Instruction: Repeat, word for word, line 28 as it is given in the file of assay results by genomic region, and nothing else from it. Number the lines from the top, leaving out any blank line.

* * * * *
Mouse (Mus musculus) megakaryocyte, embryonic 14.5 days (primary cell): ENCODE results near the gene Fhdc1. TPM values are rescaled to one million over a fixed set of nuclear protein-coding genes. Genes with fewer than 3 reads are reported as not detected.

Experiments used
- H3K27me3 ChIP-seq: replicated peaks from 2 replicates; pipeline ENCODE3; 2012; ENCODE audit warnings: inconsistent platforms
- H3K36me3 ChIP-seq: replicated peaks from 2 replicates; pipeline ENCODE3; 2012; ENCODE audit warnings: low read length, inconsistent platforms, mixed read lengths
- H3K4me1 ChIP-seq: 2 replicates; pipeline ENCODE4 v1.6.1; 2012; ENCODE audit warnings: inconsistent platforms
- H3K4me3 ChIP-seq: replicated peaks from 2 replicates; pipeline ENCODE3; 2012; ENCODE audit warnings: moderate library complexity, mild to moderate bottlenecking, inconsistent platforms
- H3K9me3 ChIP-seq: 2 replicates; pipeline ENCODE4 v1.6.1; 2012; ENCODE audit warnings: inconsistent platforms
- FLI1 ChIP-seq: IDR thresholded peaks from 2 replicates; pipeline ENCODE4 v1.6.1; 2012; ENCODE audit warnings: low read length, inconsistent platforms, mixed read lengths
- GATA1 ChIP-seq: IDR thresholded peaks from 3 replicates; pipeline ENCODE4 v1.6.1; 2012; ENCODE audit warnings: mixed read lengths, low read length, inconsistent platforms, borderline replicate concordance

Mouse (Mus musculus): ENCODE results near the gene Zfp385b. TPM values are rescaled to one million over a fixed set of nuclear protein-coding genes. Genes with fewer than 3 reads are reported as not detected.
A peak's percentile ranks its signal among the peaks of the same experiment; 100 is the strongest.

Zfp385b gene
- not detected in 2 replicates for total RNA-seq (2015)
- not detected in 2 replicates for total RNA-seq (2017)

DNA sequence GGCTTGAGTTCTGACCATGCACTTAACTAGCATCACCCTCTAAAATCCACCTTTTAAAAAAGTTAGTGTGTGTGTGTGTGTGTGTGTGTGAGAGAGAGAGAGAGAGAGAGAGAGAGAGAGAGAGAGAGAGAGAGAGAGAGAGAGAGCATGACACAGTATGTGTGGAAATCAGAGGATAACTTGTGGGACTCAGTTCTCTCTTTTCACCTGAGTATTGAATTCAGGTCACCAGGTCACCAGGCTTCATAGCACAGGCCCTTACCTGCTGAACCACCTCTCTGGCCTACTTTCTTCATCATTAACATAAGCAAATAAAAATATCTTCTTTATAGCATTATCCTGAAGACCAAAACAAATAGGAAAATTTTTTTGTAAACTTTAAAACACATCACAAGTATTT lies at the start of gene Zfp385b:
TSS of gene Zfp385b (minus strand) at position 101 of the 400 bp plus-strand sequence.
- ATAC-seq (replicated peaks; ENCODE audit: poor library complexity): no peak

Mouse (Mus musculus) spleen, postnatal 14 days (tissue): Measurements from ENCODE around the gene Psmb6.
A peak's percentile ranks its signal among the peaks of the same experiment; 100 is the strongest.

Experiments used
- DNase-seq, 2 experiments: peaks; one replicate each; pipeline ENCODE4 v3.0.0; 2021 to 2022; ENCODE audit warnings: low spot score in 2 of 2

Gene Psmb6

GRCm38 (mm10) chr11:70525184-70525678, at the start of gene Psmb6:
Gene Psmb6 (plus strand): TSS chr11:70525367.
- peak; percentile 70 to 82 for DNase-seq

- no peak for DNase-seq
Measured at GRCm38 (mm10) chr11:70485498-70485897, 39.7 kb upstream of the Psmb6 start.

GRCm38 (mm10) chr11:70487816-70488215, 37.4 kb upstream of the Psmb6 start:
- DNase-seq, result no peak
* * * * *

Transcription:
GRCm38 (mm10) chr11:70487816-70488215, 37.4 kb upstream of the Psmb6 start: